The New Van Guard II, curated by thinkspace - at MOAH
October 21 - December 30, 2018
The New Vanguard II, a dynamic group exhibition of works by international artists working in the New Contemporary art movement. The highly anticipated follow up to 2016's successful first iteration of The New Vanguard, on view in tandem with this year's POW WOW!
A sequel to what was in 2016 the most extensive presentation of work from the New Contemporary movement in a Southern Californian museum venue to date, The New Vanguard II, in keeping with the first, will present a diverse and expansive group of curated new works. The group show will include new pieces by ABCNT, Adam Caldwell, Alex Garant, Alex Hall, Alexandra Manukyan, Amy Sol, Andrew Schoultz, Benjamin Garcia, Brian Mashburn, Carl Cashman, CASE, Dan Witz, Drew Merritt, EINE, Ekundayo, Ermsy, Esao Andrews, Evoca1, Fernando Chamarelli, Fidia Falaschetti, Fintan Magee, Helen Bur, Hueman, Hula, Huntz Liu, Jaune, Joel Daniel Phillips, Jolene Lai, Juan Travieso, Kaili Smith, Kathy Ager, Kikyz1313, Laura Berger, Lauren YS, Lonac, Mark Dean Veca, Mars-1, Martin Whatson, Masakatsu Sashie, Meggs, Michael Reeder, Milu Correch, The Perez Bros, PichiAvo, RISK, Robert Xavier Burden, Robert Proch, Ronzo, Saner, Scott Listfield , Sergio Garcia, Seth Armstrong, Snik, Stephanie Buer, Super A, Super Future Kid, TikToy, Tran Nguyen, Van Arno, and Yosuke Ueno.
Alongside the focused solo presentations by Chevrier, Armstrong, Barker, and Salzwedel, the exhibition will include site-specific installations by Andrew Hem, Dan Witz, HOTxTEA, Isaac Cordal, Jaune, Laurence Vallieres, and Spenser Little.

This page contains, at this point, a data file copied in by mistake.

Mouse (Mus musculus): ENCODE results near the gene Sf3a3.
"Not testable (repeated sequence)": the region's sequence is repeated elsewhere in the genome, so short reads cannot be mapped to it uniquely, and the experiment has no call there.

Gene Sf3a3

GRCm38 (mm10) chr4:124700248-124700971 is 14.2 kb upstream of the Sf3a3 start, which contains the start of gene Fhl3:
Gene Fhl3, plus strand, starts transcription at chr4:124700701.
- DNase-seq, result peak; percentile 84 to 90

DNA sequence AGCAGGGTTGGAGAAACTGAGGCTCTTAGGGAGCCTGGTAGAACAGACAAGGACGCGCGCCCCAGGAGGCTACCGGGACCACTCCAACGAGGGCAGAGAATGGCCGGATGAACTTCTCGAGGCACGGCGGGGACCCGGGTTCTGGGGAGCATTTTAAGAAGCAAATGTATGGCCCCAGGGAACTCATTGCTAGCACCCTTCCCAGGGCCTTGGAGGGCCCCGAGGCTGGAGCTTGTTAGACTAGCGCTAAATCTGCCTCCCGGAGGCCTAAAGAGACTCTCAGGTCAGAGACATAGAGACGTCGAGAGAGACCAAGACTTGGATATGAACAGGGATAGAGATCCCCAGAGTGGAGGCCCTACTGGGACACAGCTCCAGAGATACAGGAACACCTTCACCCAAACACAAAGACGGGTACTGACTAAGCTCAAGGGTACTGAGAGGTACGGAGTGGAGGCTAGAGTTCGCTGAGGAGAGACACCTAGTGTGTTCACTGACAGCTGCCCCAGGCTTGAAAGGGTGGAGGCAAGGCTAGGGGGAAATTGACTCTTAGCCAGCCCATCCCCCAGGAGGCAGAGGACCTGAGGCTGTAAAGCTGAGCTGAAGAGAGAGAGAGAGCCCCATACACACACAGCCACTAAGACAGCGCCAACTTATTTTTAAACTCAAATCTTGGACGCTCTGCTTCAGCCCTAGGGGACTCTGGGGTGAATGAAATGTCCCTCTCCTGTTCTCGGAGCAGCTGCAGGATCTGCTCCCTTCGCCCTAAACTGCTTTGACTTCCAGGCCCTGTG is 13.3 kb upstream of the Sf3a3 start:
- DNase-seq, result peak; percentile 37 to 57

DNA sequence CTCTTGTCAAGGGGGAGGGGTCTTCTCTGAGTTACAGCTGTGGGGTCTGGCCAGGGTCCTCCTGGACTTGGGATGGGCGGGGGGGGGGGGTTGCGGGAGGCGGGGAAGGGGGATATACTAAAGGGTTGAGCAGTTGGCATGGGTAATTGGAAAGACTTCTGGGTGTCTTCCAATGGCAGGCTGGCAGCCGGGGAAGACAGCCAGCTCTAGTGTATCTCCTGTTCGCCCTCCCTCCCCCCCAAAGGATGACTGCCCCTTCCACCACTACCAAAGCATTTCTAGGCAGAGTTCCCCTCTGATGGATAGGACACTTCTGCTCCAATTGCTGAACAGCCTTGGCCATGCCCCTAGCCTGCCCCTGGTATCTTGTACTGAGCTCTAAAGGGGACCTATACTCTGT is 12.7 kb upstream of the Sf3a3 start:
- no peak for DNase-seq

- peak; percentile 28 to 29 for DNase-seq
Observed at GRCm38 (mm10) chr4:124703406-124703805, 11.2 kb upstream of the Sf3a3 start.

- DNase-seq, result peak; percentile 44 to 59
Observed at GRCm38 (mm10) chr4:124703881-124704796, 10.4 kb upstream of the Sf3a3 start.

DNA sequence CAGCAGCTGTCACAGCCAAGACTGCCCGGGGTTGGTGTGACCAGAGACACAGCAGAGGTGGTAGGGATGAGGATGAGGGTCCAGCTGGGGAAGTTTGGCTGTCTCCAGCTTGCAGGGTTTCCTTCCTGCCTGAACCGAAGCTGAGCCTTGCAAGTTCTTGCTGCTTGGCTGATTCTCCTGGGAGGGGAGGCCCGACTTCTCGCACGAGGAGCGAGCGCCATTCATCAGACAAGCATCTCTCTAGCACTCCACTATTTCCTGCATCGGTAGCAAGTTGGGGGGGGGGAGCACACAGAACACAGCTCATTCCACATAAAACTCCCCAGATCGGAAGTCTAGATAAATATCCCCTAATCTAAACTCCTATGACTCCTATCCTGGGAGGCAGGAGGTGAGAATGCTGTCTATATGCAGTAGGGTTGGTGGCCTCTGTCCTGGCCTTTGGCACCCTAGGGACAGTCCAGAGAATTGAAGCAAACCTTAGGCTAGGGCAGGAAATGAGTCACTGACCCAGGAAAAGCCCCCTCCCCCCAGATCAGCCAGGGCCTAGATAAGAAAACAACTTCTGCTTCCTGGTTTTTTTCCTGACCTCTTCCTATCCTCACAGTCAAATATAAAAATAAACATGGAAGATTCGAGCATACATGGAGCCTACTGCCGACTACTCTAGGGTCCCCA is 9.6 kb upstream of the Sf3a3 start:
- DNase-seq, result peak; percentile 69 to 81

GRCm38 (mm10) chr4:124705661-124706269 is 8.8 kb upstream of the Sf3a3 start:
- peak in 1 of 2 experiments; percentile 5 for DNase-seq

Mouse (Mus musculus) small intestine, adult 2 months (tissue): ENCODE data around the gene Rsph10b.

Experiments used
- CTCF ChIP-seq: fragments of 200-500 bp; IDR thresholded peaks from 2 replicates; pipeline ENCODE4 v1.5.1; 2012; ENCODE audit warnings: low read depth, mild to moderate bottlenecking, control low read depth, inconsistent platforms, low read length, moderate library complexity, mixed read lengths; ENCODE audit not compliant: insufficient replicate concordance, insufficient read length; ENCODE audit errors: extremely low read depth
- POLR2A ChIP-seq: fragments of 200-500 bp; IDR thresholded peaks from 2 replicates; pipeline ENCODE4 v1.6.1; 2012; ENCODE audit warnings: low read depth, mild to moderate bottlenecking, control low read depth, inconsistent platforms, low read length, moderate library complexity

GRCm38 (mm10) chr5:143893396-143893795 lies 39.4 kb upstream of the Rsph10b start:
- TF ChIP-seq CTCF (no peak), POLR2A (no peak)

A movement unified as much by its diversity as its similitude, 'New Contemporary' has come to denote an important heterogeneity of styles, media, contexts, and activations over the course of its establishment since the 90s. Unified in its fledgling beginnings by a founding countercultural impulse searching for its own nomenclature, the New Contemporary movement's shifting and inclusive designations have offered alternative narratives over the years to those popularized by the dominant art establishment and its conceptual predilections.
Though stylistically disparate, the work belonging to this rapidly expansive movement reveals a desire to reference the popular, social, and subcultural domains of contemporary experience, grounding, rather than rarifying, imagery in the familiar. Looking to the urban landscape and the kaleidoscopic shift of individual identities within it, these artists use the figurative and narrative to anchor their work in the accessible and aesthetically relatable. A fundamentally democratic stance governs the ambitions of this new guard, ever in search of novel ways to expand rather than to contract.
Sandra Chevrier - Cages and the Allure of Freedom
Chevrier creates work that explores identity as a locus of competing imperatives and complex contradictions. Drawing parallels between the assumed invulnerability of the superhero and the impossible demands placed upon the contemporary individual, Chevrier creates literal and metaphoric masks by combining comic book imagery assembled from found and imagined sources. Her dystopian spin on the iconic figure of the superhero looks to reveal the flaws in the staged extroversion of a superficial veneer.